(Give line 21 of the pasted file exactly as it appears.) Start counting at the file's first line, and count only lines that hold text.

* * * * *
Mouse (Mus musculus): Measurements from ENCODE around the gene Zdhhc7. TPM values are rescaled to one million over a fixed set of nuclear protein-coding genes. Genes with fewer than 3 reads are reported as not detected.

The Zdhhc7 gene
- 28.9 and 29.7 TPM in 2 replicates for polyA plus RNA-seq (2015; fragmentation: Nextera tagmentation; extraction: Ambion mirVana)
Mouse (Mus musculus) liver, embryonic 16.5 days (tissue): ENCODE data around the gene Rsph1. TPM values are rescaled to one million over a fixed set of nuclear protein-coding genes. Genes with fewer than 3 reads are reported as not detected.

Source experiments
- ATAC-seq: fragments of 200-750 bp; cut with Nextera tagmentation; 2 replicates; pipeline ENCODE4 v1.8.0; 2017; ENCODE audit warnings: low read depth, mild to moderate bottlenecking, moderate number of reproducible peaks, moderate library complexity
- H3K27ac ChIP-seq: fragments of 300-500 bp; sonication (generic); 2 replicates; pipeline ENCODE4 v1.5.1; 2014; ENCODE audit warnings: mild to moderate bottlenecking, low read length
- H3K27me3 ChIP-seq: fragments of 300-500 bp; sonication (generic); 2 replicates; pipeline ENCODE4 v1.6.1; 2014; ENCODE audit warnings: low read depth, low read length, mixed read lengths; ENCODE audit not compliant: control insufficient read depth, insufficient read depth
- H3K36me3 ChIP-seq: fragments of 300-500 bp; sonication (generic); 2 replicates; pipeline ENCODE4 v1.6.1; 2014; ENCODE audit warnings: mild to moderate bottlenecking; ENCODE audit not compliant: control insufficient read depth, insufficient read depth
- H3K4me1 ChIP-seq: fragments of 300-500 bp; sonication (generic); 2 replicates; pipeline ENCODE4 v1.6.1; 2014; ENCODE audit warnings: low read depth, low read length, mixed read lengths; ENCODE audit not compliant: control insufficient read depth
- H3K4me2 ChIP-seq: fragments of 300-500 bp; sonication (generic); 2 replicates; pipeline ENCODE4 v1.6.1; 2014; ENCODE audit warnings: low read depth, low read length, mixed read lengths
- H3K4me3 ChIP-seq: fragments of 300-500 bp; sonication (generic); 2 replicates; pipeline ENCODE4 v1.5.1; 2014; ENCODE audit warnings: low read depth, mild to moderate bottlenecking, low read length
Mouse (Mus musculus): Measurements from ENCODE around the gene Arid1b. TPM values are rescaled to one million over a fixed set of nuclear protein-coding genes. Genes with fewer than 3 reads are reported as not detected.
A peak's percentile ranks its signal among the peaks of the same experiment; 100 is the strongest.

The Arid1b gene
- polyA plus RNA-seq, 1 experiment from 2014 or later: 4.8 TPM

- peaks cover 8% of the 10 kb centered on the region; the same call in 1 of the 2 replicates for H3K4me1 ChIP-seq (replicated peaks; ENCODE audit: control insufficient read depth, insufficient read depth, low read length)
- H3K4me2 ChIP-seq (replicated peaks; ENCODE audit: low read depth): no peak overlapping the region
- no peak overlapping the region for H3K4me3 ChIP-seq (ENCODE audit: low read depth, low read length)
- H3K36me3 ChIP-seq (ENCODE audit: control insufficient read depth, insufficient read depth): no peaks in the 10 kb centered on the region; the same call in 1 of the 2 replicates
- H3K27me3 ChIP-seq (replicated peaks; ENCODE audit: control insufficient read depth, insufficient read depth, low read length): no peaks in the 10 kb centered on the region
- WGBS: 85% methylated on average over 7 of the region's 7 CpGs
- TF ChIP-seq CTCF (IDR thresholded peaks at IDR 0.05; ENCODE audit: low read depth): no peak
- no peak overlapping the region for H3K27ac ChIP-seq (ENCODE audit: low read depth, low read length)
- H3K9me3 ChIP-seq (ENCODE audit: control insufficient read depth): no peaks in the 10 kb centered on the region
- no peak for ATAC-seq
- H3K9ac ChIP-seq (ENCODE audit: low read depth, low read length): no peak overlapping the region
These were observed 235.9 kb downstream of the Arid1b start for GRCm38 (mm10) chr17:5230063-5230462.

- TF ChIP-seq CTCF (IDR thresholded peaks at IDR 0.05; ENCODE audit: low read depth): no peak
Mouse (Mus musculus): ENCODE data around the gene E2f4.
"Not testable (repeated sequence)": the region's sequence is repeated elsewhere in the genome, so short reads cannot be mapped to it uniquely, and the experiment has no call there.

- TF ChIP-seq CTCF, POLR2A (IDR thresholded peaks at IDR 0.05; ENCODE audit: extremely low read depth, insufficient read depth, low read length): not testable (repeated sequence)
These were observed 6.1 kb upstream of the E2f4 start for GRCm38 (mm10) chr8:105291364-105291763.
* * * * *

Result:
- H3K27me3 ChIP-seq (replicated peaks; ENCODE audit: control insufficient read depth, insufficient read depth, low read length): no peaks in the 10 kb centered on the region